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Leptospirosis in three workers on a dairy farm with unvaccinated cattle.

N Z Med J; 130(1462): 102-108, 2017 Sep 22.
Article in English | MEDLINE | ID: mdl-28934773

Abstract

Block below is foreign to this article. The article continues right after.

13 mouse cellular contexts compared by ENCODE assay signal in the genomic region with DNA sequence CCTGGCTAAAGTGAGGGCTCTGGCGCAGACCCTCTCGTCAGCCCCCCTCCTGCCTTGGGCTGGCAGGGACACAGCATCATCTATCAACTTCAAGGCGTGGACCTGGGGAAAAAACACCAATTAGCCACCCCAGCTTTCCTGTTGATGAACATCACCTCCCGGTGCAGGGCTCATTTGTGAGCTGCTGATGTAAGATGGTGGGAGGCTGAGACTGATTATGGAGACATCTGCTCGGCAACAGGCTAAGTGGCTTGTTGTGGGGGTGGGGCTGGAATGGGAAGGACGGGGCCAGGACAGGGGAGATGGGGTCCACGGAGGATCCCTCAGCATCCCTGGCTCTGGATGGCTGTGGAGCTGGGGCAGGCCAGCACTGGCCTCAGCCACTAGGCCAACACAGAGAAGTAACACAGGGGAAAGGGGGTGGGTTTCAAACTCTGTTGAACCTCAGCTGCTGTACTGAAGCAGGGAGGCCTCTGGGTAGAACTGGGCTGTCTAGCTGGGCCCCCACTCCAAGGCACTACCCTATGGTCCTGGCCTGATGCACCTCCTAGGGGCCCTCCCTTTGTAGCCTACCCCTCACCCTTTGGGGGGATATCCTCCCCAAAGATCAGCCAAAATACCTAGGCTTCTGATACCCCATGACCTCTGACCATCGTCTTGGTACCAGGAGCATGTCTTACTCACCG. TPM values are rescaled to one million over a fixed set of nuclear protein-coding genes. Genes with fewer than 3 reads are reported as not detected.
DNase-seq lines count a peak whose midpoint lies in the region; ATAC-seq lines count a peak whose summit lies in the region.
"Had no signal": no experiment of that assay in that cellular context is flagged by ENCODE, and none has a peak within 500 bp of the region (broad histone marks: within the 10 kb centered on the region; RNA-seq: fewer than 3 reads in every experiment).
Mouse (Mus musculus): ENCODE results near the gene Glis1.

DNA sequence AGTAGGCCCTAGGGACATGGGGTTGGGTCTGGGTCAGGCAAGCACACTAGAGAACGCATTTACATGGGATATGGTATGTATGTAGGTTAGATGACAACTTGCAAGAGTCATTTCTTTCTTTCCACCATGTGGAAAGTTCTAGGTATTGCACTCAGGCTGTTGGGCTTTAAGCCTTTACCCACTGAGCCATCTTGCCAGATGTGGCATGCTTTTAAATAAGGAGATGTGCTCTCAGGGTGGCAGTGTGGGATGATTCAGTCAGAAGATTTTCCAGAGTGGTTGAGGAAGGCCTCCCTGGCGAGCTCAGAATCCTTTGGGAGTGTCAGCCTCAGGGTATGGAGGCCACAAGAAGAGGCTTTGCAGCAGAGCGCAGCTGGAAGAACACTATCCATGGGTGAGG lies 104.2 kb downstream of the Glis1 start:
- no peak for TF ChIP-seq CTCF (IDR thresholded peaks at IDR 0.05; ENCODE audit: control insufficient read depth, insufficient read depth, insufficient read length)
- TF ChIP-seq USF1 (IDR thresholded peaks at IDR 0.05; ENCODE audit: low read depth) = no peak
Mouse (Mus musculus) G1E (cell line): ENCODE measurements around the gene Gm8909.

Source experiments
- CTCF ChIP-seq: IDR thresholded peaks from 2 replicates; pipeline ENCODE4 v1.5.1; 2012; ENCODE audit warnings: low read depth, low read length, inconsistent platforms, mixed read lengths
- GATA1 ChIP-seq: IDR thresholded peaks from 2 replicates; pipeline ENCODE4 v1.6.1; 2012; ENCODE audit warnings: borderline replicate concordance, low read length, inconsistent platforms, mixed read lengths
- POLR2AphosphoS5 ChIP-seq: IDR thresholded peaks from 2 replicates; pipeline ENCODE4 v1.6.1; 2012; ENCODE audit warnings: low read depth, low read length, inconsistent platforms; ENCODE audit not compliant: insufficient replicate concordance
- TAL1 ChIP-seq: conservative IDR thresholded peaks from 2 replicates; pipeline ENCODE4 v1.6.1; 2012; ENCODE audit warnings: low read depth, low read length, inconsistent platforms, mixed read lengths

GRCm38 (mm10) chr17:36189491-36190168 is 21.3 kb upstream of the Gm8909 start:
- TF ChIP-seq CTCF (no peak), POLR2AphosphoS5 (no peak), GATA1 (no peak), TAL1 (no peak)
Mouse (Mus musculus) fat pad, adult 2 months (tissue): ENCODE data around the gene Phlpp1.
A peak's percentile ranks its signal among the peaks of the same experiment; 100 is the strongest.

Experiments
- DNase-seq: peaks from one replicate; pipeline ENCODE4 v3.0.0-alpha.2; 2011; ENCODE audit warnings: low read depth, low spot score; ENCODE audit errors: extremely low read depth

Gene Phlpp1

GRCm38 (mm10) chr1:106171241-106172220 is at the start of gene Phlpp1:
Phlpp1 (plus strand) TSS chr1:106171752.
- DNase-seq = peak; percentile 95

AIM: We report a one-health investigation of three cases of leptospirosis on a dairy farm with unvaccinated cattle in New Zealand. The cases are discussed in the context of diagnostics, risk factors, persistence of symptoms and outbreak mitigation measures. METHOD: Clinical and laboratory records from the human cases were reviewed and serological and molecular investigations were conducted into the Leptospira status of cattle and pigs on the farm. RESULTS: Cases presented early in their illness and all three were confirmed within seven days of onset of symptoms by urine PCR and within 18 days by convalescent MAT (two Hardjo-bovis, one Pomona). Cattle and pigs had serological evidence of recent infection with Hardjo-bovis/Pomona and Pomona/Copenhageni respectively. Pigs were slaughtered and cattle were vaccinated. Post-exposure prophylaxis was given to staff in-contact with the milking herd until the herd had antibiotic treatment at drying-off (approximately four months after the initial case). CONCLUSION: The utility of PCR testing for Leptospira DNA as both an early and rapid test for leptospirosis was demonstrated. Two of three cases reported persistence of symptoms at least six months after the acute episode and one of these remains unable to work. Risk mitigation measures such as post-exposure prophylaxis, animal vaccination, heightened clinical suspicion of leptospirosis and recognition of context specific risk factors (eg, effluent spreading) demonstrate the value of medical and veterinary experts working together.